Another factor that encourages the widespread adoption of telemedicine is the current regulatory flexibilities. While these measures are temporary for now, they have built the foundation for a fundamental change in the healthcare system that will be difficult to undo, even after the threat of the COVID-19 virus passes.

With the demand for telehealth solutions increasing, providers are outgrowing the direct-to-consumer business model and are now seeking contracts with major payers and partnerships with various health systems.

As investments continue to flow in and technology continues to evolve, the hospital-at-home paradigm will only become more ubiquitous. More telehealth startups will emerge. However, this does not signal the demise of hospital-based acute care. Instead, efforts will also be made to make the handover between online and offline care more seamless.

Remote Monitoring Devices

Many people are only hearing about remote patient monitoring now, but it is not a new concept. The COVID-19 pandemic just transformed it from being an option into a necessity. With the implementation of lockdowns in the past year and the lingering unease with the traditional clinical setting, robust disease detection and health monitoring capabilities are needed now more than ever.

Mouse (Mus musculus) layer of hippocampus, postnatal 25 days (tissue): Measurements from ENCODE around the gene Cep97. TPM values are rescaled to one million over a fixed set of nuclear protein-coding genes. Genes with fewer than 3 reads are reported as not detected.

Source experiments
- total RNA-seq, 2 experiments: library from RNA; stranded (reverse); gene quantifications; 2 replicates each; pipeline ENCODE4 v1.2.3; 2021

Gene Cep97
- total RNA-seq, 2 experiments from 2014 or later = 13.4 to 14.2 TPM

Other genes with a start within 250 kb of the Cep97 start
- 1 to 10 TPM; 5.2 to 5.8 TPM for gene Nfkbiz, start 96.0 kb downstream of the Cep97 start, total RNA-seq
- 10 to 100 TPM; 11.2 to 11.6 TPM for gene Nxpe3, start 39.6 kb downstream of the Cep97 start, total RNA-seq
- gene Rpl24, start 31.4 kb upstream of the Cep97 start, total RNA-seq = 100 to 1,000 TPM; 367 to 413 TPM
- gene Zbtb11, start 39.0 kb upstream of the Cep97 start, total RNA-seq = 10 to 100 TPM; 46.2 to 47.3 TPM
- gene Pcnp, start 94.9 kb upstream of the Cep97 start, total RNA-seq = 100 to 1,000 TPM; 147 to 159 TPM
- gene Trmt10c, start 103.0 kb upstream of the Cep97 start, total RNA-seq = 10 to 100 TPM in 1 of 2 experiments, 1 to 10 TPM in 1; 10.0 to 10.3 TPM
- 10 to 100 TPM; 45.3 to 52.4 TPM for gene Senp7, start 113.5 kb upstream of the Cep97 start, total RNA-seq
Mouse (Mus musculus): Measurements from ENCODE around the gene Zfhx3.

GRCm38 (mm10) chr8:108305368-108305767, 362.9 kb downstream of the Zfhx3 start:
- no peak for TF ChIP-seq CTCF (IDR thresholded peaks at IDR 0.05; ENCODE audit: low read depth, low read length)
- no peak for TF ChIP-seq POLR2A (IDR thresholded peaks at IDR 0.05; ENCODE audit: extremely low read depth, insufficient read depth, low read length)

There are several technologies available today that enable doctors and health care teams to monitor the condition of patients remotely. This includes a combination of wearable sensors and at-home devices.

Some of the most commonly used are devices and mobile apps that measure and upload blood glucose readings so doctors can access them even if the patient is at home. There are also wearables that automatically record and transmit heart rate, sleep patterns, tremors, and other key information.
Older people and those suffering from dementia can also benefit from home monitoring devices that can identify sudden changes in the activities and alert medical professionals in case of falls and other emergencies. The market for these at-home devices is expected to be two times bigger in the next five years.

AI in Predictive Modeling

If the pandemic taught us anything at all, it is that we must strengthen our health care system and make it more proactive. In line with this, technologies like AI can be leveraged to enhance a wide range of health care functions, from clinical trials for the discovery of new drugs to the early diagnosis of complex illnesses.